At this stage, he/she should also be looking at how your feet and ankles move – otherwise known as your biomechanics. “Checking the range of ankle flexion is really important,” says Choularton of Outdoor Traders. The fitter should also be looking for signs of excessive pronation – which makes the foot roll inwards, and the instep collapse.
7. Sort out your custom footbed
“You have to remember that while a ski boot has a fixed shape and volume, your foot doesn’t,” say Jock Dun of Snowberry. “Its length, width, and the height of the instep all change as you flex backwards and forwards.” To reduce this shape-changing, the foot needs to be stabilised on a custom-moulded footbed, or orthotic, and there’s no point fine-tuning the fit of a ski boot until you’ve got one.
“More than two thirds of all boot fitting issues can be attributed to an unstable foot inside the boot,” says Choularton of Outdoor Traders. Even though it costs extra, it’s worth every penny.
8. Don’t set your heart on a particular brand
Next comes the actual fitting of the boot, which will start with the fitter trying your bare foot inside an outer shell. This will give him/her an idea of whether or not there’s a basic compatibility between your foot and the boot he/she has in mind for you.
Right from the start, you need to abandon all preconceptions about what make and model of boot you should have. Obviously your skiing ability will play a large part in determining this, but ultimately it’s all about fit. As Matt Hoslin of Ellis Brigham says, “Your foot chooses the boot, not you.”
Once your fitter has determined which boot to work with, the fine-tuning begins. An increasing number of boots have heat-moulded shells and liners, which give a more precise fit (although these processes won’t help if your foot is incompatible with the shape of the boot). However, more fundamental adjustments might have to be made.
After all, as Hoslin says, “there are only a small number of ski boot manufacturers, and millions of different feet”. As a result ski boots are designed to be tampered with, and your fitter will be able to stretch the shell and alter angles and flex.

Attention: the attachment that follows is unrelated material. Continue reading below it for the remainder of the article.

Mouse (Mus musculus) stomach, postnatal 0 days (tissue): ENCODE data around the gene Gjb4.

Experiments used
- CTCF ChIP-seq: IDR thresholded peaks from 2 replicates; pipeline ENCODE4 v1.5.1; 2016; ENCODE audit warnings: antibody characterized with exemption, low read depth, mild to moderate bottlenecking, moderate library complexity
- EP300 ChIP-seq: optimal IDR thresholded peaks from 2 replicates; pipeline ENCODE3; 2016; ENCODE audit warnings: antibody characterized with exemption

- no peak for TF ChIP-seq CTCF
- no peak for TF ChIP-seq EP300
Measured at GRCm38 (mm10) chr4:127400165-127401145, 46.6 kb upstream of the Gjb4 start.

Remember, it’s the fit of the boot all over your foot and ankle that matters. “Boots are fundamentally a prosthetic designed to allow the user to leverage and balance on top of their skis, says James Choularton of Outdoor Traders. “So time should be spent addressing balance and fit tension right around the foot.”
9. Don’t panic if they feel tight
New boots should feel tight when you put them on. You need to give the liner time to warm up, soften, and mould to the shape of your foot. In doing so, the liner’s also going to compress: giving your foot more room.
So don’t make any instant judgements about the fit. Get the fitter to show you how to buckle your boots properly, flex forward, so your heels fit into the back of the boots (giving your toes more room), and then wear them in the shop for at least 15 minutes. Try to replicate your skiing movements too. Only then can you talk about further fine-tuning, or trying on a different boot: and remember, more problems arise from people being fitted with boots that are too big than ones that are too small.
Even at this stage, they’ll still feel very snug. “They need to feel like a firm handshake around your foot,” says Dun of Snowberry. “It should feel like someone has hold of your feet with both hands,” says Hoslin of Ellis Brigham.
10. Wear them in
Finally, you’ll need to wear them in. If you’re buying in a ski resort, that will probably mean a day or two of discomfort as the boots settle in. If you’re at home, you can take your time: wearing them around the house and also trying them at an indoor snow centre. Then, and only then, should you take them back for further adjustments if you’re not happy.
Do you have any favourite boots?
Is there something you would like to recommend? Do you have any favourite boots or any stories about ski boots you have owned? If so, leave a comment in the box below. Also see our features on buying ski gloves, ski helmets, and mountain safety equipment.